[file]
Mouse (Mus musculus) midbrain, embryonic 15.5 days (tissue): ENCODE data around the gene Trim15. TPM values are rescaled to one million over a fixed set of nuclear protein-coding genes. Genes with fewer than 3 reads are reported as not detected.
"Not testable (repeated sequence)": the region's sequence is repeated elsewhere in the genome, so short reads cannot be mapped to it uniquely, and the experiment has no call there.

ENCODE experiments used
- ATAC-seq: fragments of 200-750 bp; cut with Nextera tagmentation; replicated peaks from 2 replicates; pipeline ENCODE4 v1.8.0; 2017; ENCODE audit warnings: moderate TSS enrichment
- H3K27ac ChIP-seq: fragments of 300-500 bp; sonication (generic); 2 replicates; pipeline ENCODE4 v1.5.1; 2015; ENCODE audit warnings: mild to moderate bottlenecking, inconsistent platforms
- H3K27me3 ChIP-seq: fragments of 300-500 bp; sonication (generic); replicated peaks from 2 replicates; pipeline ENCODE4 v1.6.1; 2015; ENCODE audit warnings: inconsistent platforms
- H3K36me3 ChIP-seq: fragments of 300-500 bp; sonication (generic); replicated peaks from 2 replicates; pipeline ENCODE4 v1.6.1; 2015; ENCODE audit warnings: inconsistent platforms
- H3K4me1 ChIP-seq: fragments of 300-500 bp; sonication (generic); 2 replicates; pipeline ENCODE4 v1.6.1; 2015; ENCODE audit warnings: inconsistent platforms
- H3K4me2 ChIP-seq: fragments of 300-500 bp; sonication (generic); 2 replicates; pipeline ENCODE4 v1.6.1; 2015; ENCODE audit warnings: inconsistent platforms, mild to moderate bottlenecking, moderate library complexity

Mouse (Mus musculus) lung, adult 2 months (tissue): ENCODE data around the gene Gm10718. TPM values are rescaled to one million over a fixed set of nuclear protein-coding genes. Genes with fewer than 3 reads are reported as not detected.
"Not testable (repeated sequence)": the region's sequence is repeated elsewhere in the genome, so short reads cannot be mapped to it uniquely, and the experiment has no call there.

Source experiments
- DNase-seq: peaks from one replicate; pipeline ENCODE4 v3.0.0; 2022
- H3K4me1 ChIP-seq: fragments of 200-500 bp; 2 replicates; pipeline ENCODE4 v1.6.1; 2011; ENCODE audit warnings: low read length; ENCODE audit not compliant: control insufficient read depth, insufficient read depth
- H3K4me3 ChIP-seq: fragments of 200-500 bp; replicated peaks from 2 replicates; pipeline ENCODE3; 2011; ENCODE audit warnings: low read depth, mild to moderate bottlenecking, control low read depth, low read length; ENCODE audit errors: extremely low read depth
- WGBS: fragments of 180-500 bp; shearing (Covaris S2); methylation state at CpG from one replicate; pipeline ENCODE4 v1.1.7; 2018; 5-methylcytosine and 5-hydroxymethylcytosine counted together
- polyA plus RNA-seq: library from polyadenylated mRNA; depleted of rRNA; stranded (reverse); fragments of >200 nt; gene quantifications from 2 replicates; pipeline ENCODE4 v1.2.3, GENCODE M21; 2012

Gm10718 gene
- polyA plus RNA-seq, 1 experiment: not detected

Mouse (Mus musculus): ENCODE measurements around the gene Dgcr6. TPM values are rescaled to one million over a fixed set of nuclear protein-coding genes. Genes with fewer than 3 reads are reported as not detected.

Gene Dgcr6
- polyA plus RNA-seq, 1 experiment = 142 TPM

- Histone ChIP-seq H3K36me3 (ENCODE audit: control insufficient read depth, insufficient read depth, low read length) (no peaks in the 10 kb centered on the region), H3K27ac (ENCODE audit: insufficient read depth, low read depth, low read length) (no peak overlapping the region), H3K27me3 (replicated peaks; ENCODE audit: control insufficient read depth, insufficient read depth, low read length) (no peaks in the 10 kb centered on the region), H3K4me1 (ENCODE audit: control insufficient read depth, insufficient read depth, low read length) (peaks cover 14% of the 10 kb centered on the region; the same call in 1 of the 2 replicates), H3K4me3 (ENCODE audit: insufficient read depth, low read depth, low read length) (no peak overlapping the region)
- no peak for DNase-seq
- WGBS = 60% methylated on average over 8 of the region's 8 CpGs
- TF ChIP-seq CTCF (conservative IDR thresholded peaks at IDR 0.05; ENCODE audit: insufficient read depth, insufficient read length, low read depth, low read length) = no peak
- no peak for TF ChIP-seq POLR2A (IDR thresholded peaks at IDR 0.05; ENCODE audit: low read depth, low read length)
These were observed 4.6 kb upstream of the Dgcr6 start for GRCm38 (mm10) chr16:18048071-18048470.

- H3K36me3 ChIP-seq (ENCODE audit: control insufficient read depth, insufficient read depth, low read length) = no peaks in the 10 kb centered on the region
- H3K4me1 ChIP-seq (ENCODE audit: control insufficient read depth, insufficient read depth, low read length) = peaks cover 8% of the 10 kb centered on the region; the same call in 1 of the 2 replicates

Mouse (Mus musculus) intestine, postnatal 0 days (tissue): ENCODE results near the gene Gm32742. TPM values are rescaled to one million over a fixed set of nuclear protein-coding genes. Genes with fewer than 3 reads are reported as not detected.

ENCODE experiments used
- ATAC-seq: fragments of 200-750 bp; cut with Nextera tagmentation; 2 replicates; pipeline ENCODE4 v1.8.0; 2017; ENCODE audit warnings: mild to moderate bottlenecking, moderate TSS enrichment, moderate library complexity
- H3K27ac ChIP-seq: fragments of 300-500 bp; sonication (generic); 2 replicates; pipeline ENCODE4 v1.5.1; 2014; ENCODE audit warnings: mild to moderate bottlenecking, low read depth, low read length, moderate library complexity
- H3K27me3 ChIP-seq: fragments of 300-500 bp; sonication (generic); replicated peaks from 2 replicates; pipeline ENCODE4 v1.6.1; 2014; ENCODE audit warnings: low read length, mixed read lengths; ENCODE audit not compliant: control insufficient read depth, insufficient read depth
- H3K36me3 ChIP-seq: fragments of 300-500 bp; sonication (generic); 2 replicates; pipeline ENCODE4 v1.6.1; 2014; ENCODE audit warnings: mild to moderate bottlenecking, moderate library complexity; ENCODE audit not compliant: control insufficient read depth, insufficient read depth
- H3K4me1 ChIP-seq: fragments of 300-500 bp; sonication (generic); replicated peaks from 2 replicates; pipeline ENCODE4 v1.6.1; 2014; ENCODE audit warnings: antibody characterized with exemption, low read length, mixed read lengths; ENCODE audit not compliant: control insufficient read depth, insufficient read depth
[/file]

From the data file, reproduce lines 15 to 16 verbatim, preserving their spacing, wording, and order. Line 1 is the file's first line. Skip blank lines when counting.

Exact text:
- H3K4me3 ChIP-seq: fragments of 200-500 bp; replicated peaks from 2 replicates; pipeline ENCODE3; 2011; ENCODE audit warnings: low read depth, mild to moderate bottlenecking, control low read depth, low read length; ENCODE audit errors: extremely low read depth
- WGBS: fragments of 180-500 bp; shearing (Covaris S2); methylation state at CpG from one replicate; pipeline ENCODE4 v1.1.7; 2018; 5-methylcytosine and 5-hydroxymethylcytosine counted together